In 1937, Congress passed the Marijuana Tax Act, which prohibited the non-medical use of marijuana by requiring anyone who produced, distributed, or used the drug for medical purposes to register and pay a tax. Individuals found in violation faced charges of tax evasion. In 1942, the United States Pharmacopeia removed marijuana from the text because it was believed, not proven, to be a harmful and addictive drug. In 1969, the Dangerous Substances Act listed marijuana as a class I substance, the most restrictive classification. Further research is needed, but it is difficult to research a substance's effects without using the substance. Additional studies and research applications have been approved through the Food and Drug Administration (FDA). However, the National Institute on Drug Abuse (NIDA) has yet to determine if they will provide the marijuana needed for additional studies. NIDA tells both parents and teenagers that more research needs to be done . Many studies and evidence show that marijuana, when used for medicinal purposes under a physician's care, does provide more benefits than hazards.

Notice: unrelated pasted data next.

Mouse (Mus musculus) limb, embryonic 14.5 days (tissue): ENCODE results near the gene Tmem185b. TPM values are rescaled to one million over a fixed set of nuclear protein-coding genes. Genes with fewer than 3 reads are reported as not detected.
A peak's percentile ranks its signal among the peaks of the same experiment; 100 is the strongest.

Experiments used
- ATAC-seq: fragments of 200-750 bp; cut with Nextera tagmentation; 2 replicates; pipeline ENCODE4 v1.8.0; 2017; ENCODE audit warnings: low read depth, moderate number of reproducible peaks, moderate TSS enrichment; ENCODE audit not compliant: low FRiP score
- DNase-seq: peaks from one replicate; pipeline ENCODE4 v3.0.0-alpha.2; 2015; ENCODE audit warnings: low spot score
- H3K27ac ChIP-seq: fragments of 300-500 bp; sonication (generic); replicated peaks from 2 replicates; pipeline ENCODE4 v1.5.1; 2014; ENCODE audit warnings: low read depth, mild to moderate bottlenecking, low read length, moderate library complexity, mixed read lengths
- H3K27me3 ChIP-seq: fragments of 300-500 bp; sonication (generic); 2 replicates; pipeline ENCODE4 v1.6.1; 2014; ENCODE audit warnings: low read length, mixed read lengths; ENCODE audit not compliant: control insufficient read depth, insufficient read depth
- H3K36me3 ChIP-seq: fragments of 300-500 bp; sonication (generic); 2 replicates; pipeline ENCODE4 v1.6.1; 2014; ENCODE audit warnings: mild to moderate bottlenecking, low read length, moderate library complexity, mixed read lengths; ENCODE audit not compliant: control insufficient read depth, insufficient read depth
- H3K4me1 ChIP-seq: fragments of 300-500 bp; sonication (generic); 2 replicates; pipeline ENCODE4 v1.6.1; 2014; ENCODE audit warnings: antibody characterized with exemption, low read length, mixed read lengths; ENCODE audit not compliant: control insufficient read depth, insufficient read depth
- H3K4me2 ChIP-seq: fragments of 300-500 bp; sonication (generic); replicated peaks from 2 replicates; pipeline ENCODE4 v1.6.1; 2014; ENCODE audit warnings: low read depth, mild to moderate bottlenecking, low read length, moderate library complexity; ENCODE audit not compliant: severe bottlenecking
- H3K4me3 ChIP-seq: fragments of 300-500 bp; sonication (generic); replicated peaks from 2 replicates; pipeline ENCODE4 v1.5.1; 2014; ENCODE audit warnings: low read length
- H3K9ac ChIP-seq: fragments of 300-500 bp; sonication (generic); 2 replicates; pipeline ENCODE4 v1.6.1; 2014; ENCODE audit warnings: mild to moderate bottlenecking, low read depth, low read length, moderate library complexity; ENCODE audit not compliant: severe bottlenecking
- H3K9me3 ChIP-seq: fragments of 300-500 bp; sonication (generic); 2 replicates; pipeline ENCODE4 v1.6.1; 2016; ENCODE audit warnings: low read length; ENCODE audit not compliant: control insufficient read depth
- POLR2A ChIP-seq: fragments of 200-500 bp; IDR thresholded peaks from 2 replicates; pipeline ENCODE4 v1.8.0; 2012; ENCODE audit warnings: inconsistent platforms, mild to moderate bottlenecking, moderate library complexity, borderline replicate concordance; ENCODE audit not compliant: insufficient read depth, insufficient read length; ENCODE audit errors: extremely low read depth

Ongoing research changes medical opinions regularly, and the time required to establish new data can be many years. The study of marijuana is no different. According to the NIDA, a National Institute of Health (NIH) panel concluded that studies regarding medicinal use of marijuana remain inconclusive. A report released in August 1997 stated that future studies should consider the effects of smoked marijuana as opposed to the capsule form delta-9-tetrahydrocannabinol (THC), also known as Marinol or dronabinol . According to scientists, more research needs to be done on marijuana's side effects and potential benefits before it can be recommended for medical use. The FDA must approve a drug before it can be dispensed through a prescription.
The smoke from marijuana contains the same carcinogens as tobacco smoke.